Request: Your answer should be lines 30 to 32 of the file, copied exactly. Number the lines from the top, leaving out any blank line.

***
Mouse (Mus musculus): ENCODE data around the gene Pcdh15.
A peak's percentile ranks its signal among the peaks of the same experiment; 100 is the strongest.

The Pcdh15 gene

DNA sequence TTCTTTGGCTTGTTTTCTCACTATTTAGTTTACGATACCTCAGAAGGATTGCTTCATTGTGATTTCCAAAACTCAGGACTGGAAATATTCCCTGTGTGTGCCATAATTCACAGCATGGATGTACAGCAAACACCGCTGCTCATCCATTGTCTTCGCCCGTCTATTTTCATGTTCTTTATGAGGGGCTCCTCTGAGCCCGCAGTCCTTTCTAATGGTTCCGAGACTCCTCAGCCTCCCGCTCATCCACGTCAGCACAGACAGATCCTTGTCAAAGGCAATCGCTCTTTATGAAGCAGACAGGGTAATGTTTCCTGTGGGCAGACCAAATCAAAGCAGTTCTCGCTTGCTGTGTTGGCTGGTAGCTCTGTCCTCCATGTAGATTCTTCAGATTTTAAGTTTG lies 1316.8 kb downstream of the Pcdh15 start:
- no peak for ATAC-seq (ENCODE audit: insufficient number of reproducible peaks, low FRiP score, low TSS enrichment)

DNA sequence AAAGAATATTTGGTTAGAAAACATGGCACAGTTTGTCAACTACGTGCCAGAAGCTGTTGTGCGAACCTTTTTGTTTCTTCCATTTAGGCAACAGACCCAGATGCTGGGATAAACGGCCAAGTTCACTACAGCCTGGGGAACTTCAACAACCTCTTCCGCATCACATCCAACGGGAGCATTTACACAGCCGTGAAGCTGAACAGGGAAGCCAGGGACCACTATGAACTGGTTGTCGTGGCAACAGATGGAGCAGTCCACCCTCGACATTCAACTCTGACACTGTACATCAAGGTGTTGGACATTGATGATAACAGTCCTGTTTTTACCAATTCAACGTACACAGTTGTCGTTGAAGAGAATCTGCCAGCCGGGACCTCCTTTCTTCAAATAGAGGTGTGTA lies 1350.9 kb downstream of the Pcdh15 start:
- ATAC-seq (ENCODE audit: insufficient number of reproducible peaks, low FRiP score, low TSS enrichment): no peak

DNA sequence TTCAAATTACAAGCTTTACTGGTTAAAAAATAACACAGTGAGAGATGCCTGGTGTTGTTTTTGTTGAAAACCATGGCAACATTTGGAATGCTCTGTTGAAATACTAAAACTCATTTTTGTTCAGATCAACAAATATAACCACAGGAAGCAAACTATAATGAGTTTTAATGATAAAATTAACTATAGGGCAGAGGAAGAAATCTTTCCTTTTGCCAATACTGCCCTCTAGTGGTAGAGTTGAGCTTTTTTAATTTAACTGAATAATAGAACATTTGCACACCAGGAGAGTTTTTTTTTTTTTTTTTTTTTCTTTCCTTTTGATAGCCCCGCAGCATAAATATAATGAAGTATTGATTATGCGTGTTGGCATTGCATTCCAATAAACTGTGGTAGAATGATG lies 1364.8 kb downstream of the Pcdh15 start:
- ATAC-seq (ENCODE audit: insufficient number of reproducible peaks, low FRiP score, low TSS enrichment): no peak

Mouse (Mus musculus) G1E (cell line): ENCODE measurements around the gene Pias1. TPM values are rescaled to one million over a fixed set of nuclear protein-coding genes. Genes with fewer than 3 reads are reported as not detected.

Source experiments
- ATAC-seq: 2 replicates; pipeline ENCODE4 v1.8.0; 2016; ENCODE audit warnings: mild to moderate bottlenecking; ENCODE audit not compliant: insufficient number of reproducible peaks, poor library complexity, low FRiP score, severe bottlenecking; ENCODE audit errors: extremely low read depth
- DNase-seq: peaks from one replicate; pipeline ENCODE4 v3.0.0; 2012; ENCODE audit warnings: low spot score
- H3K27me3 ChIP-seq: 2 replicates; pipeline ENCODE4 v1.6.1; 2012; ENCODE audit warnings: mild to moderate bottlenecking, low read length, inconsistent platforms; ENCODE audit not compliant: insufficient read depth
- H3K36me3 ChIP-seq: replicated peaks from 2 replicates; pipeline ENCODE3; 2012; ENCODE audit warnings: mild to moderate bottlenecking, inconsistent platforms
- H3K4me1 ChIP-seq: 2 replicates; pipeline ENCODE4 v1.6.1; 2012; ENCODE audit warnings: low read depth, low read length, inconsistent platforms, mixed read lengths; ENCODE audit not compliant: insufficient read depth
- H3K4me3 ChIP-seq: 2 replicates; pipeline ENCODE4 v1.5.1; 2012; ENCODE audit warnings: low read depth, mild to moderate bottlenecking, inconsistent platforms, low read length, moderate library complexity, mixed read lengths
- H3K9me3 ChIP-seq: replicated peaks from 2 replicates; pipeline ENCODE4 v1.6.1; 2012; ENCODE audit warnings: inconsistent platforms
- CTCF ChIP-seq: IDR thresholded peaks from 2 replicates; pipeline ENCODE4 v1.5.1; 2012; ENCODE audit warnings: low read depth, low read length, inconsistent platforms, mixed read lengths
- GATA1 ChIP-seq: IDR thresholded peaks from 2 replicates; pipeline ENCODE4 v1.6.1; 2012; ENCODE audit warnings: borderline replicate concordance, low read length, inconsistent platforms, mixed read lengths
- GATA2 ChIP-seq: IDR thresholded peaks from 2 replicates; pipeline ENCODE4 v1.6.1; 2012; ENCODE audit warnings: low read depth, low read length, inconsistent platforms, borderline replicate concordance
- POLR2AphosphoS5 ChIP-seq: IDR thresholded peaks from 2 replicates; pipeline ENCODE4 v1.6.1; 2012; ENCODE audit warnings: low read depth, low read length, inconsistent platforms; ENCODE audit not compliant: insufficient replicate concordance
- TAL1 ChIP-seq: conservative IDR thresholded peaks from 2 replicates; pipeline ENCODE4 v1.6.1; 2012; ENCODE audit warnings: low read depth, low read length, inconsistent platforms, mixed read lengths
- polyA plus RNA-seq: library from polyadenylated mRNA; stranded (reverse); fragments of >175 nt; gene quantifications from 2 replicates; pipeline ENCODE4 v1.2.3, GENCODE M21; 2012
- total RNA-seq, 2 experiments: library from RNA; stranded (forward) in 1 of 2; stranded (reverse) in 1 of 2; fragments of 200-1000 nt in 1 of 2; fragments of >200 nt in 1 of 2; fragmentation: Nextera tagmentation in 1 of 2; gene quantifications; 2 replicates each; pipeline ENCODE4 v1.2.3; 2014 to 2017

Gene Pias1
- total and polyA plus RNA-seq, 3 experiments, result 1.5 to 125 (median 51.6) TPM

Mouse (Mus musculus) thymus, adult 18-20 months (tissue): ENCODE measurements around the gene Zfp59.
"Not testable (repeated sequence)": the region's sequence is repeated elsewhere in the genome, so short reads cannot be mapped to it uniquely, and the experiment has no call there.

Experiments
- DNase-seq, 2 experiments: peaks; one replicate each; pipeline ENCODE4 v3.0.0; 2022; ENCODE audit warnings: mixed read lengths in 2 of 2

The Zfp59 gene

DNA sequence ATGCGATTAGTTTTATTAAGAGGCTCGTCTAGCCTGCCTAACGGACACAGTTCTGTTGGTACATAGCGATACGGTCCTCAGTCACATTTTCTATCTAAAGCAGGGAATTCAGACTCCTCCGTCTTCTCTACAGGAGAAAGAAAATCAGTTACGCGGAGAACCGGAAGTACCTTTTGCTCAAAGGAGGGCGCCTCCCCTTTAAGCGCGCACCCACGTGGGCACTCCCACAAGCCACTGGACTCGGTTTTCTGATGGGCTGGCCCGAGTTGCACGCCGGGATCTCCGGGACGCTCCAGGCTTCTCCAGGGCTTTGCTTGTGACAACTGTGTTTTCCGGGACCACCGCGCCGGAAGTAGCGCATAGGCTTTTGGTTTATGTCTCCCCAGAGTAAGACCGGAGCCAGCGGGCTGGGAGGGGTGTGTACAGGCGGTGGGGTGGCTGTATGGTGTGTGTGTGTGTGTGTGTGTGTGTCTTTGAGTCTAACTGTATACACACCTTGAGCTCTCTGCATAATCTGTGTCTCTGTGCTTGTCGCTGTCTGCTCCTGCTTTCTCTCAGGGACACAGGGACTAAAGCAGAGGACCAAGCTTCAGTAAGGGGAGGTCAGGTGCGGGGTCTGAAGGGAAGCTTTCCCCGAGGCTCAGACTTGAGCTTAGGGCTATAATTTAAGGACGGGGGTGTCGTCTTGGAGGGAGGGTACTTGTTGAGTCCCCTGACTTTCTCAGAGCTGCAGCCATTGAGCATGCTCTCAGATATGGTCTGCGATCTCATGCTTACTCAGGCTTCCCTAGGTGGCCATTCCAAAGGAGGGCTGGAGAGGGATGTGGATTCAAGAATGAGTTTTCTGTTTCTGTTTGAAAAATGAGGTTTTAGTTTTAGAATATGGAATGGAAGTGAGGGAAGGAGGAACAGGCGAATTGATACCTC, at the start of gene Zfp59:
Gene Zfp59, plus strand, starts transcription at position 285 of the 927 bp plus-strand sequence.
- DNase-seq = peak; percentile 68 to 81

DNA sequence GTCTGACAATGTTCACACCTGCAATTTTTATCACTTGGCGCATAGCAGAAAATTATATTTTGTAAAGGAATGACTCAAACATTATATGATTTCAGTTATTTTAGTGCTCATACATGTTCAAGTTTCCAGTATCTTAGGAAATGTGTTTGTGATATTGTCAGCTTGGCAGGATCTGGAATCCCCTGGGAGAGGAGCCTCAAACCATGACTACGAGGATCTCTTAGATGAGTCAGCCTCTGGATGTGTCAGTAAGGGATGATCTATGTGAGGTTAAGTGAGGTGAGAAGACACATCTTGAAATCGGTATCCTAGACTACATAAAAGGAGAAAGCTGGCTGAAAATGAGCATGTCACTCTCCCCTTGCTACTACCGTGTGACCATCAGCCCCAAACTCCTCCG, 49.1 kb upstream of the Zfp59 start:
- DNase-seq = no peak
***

Experiments
- DNase-seq, 2 experiments: peaks; one replicate each; pipeline ENCODE4 v3.0.0; 2022; ENCODE audit warnings: mixed read lengths in 2 of 2

The Zfp59 gene